Until recently, with an especially troublesome DAC90A which had an obscure fault (defective silver mica capacitor in an IF transformer), I've never had cause to realign a DAC90A. However, in doing so, the first thing that becomes apparent with the set out of the cabinet, is where to line up and position the dial pointer for the five spot frequencies referred to in the alignment instructions.

To quote the Bush alignment data verbatim:

"Check the position of the pointer in relation to the turning condenser. With the plates fully meshed, the pointer should coincide with the datum line printed on the main and auxiliary scales".

When the set is in the cabinet the pointer can be seen on the main tuning scale [the dial that is] and the set can be aligned from the rear with the chassis in the cabinet. If out of the cabinet, a printed copy of a dial scan can temporarily be placed in the dial plate, but what of the so called 'auxiliary calibration scales'?

The data tells us these calibration points: 'comprise a series of indents on the rear of the scale reflector plate', and outlines the order in which the 'indents' appear from left to right. There is also a green paper sticker with dots and frequencies on it which Bush call a 'Key'. It's marked in Metres, whereas signal generator dials are in kHz and MHz, so you need to convert that by reference to the data sheet, which is a bit of a faff. Even if the 'key' isn't shrivelled up and illegible, those dots aren't the alignment points and don't line up with anything - they're just an indication of the order in which the 'indents' appear if you can actually see them, but it's odds on that (unless you're a forensic scientist), you won't find them. The 'indents' are the tiniest little pinprick dots like centre punch marks along the top edge of the rear of the dial plate.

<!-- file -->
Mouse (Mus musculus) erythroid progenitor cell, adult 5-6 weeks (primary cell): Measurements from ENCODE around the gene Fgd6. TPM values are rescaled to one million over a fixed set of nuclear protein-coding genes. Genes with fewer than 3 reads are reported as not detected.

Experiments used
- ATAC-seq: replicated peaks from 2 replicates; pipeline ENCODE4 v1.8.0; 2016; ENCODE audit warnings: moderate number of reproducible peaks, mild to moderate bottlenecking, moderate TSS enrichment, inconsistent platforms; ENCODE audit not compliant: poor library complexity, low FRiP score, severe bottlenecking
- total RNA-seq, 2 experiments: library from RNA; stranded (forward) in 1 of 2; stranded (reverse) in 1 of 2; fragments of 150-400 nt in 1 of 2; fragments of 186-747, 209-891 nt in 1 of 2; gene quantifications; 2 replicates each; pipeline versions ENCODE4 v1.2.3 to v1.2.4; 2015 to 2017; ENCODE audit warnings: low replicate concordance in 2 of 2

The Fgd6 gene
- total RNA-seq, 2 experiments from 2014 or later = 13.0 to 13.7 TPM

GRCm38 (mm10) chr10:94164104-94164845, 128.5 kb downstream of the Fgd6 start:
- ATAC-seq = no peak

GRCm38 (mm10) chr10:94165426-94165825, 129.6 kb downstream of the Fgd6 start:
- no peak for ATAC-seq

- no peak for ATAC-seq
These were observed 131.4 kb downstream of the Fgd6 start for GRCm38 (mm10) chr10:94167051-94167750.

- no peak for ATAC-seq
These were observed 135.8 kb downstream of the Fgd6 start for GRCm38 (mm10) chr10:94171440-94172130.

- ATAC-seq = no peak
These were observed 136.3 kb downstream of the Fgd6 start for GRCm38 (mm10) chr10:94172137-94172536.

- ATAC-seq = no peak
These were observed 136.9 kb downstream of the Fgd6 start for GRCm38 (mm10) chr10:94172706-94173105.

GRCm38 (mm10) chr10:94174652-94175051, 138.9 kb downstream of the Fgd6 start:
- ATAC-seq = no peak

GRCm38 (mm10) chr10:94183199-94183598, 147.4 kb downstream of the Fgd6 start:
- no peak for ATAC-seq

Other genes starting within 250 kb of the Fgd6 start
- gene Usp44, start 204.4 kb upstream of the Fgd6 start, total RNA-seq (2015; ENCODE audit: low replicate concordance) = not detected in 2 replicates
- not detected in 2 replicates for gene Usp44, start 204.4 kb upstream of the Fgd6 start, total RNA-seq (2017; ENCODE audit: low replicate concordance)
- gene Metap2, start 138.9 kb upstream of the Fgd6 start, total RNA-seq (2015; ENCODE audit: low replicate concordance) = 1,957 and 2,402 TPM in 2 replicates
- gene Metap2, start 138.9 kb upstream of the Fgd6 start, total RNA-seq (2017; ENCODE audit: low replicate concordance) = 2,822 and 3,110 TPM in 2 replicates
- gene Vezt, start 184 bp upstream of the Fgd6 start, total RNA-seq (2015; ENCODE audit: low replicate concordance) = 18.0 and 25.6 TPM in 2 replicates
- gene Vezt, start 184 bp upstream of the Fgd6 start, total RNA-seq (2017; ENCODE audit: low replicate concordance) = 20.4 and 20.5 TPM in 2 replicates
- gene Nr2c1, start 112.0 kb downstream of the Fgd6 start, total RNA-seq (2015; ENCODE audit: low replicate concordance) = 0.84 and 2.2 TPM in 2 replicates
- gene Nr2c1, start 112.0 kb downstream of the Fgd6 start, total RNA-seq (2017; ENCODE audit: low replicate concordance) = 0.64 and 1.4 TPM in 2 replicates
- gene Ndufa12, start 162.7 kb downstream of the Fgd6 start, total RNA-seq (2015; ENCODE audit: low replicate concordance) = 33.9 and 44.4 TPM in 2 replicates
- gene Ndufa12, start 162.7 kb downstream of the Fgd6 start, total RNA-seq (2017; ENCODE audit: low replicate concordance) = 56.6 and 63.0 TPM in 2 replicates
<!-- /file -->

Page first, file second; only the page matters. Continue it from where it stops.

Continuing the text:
I had three DAC90A chassis on the bench and on two, the marks were totally invisible. On the other one, using a magnifying glass I was just able to discern them and mark them with a pencil tip. For the radio I was working on, and for future use, by reference to the indents, I decided to make an alignment key with all five points marked in Metres and frequencies. I made it the full length between the two upright struts that hold the dial reflector plate in place so that it lines up exactly. I printed it off on paper, sprayed with three coats of clear auto lacquer and stuck it on the rear of the plate. It doesn't obscure the indents along the top edge of they can in fact be seen.